We offer drivers in this age group our Young Drivers Package with Alamo or National. I find young drivers often take longer trips in both distance and duration. The initial cost can look very scary because this price includes all surcharges for up to three drivers aged 21 – 24 years.
Once you recover from the shock, give careful consideration to car size. It is tempting to try and keep costs down by taking a smaller vehicle. But the actual difference between car categories might be as little as £50 or £60 over a long rental. When you are in the back of a small car with your knees around your ears and luggage on your lap for 1,000 miles you might feel a little differently about the value of that extra £50 or £60.
There are many iconic road trip routes and apart from Route 66 as mentioned above, there is what is often called the Golden Triangle. This refers to journeys between California, Nevada and Arizona, but I find San Francisco or Los Angeles to Las Vegas (or vice versa) to be the most popular overall. Suppliers know that cars are on the move between these three states constantly and so there are usually no one-way charges for rentals travelling between these locations. Please see our One-way page for the exceptions to this generalist rule during Summer months.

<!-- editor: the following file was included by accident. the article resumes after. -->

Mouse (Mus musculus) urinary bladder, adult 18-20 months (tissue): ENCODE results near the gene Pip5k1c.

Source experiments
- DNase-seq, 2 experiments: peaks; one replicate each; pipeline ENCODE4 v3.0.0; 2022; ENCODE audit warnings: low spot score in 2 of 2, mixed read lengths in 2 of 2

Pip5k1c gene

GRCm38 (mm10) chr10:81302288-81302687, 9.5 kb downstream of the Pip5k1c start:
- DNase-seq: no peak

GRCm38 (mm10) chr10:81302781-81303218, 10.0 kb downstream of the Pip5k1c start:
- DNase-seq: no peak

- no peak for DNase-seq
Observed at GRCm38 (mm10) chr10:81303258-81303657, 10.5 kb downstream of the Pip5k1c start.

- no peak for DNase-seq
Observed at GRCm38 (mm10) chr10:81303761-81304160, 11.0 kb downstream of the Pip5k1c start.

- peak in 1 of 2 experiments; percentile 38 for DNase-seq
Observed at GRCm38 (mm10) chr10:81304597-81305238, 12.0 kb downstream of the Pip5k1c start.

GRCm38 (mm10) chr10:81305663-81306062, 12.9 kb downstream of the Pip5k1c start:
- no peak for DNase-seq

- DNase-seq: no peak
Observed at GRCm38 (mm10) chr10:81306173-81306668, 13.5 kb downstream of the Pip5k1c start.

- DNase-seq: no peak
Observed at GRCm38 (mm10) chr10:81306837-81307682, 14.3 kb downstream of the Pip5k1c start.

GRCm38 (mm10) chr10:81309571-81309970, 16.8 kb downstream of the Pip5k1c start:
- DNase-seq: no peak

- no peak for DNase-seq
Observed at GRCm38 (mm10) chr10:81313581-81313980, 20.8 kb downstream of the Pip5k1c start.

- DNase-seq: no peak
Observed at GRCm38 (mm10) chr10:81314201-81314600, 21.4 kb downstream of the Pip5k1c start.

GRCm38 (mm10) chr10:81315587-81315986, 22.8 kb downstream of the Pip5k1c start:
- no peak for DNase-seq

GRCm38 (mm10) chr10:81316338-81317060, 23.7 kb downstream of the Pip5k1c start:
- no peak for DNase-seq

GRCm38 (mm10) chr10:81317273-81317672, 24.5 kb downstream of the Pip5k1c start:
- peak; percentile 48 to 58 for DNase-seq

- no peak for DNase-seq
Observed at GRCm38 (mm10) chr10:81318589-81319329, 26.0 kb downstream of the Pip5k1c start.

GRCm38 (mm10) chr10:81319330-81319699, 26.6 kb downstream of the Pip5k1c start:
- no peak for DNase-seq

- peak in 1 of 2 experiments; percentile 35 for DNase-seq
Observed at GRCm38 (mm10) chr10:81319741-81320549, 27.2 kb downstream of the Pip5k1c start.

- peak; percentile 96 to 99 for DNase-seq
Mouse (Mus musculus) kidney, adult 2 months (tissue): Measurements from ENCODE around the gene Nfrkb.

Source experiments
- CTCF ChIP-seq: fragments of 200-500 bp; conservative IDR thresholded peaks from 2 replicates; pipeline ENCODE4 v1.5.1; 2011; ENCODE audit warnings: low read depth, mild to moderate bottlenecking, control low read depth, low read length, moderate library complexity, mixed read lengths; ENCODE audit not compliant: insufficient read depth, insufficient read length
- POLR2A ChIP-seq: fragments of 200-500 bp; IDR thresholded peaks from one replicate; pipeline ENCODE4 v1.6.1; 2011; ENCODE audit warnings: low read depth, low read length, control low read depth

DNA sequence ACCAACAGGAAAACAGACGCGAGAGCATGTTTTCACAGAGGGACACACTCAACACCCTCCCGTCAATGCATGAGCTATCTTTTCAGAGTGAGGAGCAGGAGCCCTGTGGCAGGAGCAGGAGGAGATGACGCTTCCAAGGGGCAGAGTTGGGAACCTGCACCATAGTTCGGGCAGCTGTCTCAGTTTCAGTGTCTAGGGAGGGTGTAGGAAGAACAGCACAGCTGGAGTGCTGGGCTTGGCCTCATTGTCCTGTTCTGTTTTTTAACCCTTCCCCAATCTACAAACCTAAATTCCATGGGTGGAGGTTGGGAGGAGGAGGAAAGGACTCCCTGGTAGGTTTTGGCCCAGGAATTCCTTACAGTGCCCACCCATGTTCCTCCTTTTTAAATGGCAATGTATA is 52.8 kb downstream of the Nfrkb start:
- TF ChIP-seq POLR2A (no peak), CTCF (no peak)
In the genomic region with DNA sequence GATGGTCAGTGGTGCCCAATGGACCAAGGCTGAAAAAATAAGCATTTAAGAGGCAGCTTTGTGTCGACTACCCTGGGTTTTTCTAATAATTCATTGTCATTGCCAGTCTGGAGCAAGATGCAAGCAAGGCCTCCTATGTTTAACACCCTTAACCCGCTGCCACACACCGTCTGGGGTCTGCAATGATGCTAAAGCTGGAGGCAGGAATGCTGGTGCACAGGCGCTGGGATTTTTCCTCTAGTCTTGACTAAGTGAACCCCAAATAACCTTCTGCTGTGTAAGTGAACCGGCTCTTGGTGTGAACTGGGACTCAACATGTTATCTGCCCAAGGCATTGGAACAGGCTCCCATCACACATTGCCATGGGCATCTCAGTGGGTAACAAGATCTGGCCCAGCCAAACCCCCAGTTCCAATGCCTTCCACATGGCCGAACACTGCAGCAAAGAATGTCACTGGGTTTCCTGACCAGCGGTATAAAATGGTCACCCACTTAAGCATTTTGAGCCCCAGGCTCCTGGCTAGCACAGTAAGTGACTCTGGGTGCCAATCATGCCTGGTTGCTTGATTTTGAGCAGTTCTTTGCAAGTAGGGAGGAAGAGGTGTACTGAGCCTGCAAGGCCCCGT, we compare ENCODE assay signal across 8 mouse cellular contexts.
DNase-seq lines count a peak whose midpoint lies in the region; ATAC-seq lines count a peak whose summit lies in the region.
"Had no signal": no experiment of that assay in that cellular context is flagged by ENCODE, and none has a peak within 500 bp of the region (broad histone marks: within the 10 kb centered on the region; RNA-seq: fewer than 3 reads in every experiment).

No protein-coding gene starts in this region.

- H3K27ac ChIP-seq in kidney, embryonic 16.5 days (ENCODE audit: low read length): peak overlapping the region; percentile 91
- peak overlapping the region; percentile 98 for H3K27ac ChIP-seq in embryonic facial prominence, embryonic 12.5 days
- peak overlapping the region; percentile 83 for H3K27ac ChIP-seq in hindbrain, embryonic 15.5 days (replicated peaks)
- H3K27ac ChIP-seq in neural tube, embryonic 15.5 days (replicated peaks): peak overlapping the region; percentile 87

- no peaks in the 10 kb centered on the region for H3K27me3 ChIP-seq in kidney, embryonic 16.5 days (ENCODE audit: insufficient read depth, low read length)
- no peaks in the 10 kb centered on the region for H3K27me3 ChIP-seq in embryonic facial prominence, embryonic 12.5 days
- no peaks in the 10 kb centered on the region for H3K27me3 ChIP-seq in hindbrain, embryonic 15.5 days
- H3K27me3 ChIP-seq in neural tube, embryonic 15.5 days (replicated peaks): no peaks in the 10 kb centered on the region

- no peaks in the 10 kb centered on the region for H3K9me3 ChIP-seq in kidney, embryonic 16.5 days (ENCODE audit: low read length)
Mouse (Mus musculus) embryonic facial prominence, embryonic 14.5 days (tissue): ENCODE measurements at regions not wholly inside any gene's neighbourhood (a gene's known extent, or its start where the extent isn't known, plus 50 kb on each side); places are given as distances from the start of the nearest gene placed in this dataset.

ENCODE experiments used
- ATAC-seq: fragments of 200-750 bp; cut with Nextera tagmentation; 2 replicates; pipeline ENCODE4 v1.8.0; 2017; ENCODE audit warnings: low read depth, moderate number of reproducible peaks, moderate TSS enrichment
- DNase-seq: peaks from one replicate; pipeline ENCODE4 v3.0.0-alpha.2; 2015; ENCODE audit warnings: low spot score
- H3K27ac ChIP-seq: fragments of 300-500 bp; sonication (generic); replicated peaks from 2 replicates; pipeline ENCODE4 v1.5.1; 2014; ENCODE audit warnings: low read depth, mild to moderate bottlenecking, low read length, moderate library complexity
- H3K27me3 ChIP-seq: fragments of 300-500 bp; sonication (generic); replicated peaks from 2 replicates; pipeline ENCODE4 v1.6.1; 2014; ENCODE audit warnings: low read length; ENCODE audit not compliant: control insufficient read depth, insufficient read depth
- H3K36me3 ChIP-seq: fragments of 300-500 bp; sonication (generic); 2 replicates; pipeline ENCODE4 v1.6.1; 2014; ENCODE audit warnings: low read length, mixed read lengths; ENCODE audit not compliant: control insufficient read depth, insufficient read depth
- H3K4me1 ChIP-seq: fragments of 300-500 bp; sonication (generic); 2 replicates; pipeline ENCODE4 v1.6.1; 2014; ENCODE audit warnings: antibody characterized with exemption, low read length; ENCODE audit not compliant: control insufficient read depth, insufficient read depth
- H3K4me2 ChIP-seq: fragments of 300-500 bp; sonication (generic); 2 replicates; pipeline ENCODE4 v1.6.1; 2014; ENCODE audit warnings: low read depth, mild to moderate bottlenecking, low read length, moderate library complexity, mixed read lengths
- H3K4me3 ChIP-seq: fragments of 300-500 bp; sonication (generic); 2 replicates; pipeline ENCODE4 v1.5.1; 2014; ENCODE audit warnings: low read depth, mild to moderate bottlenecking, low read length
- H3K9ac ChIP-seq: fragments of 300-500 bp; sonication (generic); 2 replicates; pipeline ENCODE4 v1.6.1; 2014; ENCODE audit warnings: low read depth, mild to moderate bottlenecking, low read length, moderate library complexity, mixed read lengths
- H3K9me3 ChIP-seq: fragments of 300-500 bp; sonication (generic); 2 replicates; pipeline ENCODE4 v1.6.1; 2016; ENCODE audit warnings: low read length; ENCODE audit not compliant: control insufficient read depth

For other routes, one-way fees apply. The fee is a cost paid directly (in US Dollars) to the car supplier’s depot whose car you displace. The fee is related to how far away your final destination is (not how many miles you may cover as mileage is unlimited) and is set in price bands. If you plan to travel over 1,000 miles it is certainly worth considering which supplier you use. For instance, National has a blanket rate of $399 for all distances, Alamo charges $500 once you cross 1,000 miles – Dollar charges $750 over 1,000 miles. Local sales taxes apply to one-way fees, so allow at least another 20% on top of the stated fee.
If you have children who require car seats then you must comply with state law in each state that you travel through. We have a guide to car seat restrictions here. It is a guide only and was created in 2014. You must check yourself with each state to make sure that you are in compliance.
We have an article about Roadside assistance here, so I won’t repeat it all in this one. I do advise you to give this issue careful consideration before you travel. That way you do not face pressure to make a decision when you collect your car.
Your pre-paid rental voucher provides roadside assistance, but covers mechanical breakdown only, not things like punctures, flat batteries and lost keys. Whilst there is a philosophical/moral argument about who should be responsible if a tyre blows out – the important thing to remember is that the car hire suppliers have decided what they will and will not cover. All that is left is for you to choose if you want to pay a bit extra to include those events not considered ‘mechanical’.
Now you have the nitty-gritty of the most cost effective way to take your trip. You can enjoy the fun part. Plan what you want to see, where you will stay and even where you might eat! Enjoy the planning, and if I can help with any of the nitty-gritty, please don’t hesitate to ask.